Introductions by Edward Norton at the Alice Tully Hall screenings on Oct. 11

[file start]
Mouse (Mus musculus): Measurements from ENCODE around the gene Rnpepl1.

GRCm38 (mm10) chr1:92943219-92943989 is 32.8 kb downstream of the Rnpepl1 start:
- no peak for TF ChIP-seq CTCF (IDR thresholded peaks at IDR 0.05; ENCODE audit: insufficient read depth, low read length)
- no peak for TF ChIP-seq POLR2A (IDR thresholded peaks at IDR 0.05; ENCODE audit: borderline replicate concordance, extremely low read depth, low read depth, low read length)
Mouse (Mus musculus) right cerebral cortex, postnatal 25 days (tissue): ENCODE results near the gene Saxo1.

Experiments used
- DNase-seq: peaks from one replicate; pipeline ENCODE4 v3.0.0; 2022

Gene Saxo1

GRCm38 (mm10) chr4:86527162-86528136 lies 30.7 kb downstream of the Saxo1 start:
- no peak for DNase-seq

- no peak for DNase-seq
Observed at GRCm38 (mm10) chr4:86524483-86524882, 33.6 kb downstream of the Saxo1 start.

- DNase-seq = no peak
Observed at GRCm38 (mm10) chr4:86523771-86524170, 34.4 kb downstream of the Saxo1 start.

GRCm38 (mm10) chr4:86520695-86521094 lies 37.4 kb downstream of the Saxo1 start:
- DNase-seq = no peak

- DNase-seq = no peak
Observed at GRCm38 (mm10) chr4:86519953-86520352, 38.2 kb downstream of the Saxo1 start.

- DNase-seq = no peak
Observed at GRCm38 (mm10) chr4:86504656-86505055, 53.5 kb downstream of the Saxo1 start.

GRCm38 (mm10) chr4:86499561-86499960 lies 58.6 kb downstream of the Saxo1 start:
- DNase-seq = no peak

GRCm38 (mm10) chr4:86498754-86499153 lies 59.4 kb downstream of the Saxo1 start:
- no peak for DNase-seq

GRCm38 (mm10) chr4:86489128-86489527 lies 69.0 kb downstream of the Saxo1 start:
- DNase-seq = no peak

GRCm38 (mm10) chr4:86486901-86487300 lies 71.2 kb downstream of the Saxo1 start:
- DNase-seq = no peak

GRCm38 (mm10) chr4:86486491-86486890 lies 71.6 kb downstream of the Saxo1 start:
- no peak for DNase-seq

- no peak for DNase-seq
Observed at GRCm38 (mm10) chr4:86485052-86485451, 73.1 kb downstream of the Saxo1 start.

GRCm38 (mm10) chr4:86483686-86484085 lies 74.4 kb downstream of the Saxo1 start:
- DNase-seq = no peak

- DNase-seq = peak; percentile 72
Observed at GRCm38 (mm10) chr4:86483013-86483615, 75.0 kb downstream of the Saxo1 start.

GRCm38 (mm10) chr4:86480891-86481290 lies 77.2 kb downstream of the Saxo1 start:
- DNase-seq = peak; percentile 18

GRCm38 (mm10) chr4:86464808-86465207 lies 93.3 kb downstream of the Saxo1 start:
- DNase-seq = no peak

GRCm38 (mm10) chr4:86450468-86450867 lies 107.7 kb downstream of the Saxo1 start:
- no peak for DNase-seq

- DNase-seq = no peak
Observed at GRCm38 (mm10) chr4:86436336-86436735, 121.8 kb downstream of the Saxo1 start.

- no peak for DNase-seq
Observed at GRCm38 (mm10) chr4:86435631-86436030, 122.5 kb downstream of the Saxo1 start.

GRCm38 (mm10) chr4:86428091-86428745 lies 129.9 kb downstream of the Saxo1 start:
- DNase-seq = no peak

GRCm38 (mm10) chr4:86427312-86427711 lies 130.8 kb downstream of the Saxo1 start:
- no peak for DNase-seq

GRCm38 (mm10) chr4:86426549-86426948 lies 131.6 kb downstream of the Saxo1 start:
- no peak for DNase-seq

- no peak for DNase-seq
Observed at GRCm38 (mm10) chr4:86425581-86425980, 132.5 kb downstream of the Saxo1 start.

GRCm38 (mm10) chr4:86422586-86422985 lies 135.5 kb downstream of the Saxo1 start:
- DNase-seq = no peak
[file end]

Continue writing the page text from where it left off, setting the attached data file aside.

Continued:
In an unusually bold adaptation, writer-director-producer Edward Norton has transplanted the main character of Jonathan Lethem’s best-selling novel Motherless Brooklyn from modern Brooklyn into an entirely new, richly woven neo-noir narrative, reset in 1950s New York. Emotionally shattered by a botched job, Lionel Essrog (Norton), a lonely private detective with Tourette syndrome, finds himself drawn into a multilayered conspiracy that expands to encompass the city’s ever-growing racial divide and the devious personal and political machinations of a Robert Moses–like master builder, played by Alec Baldwin. Featuring a rigorously controlled star turn by Norton and outstanding additional supporting performances by Bruce Willis, Willem Dafoe, Gugu Mbatha-Raw, Bobby Cannavale, Leslie Mann, and Cherry Jones, plus a haunting soundtrack (featuring a score by Daniel Pemberton, with orchestration by Wynton Marsalis, and an original song by Thom Yorke), Motherless Brooklyn is the kind of movie Hollywood almost never makes anymore, and a complexly conceived, robust evocation of a bygone era of New York that speaks to our present moment. A Warner Bros. Picture.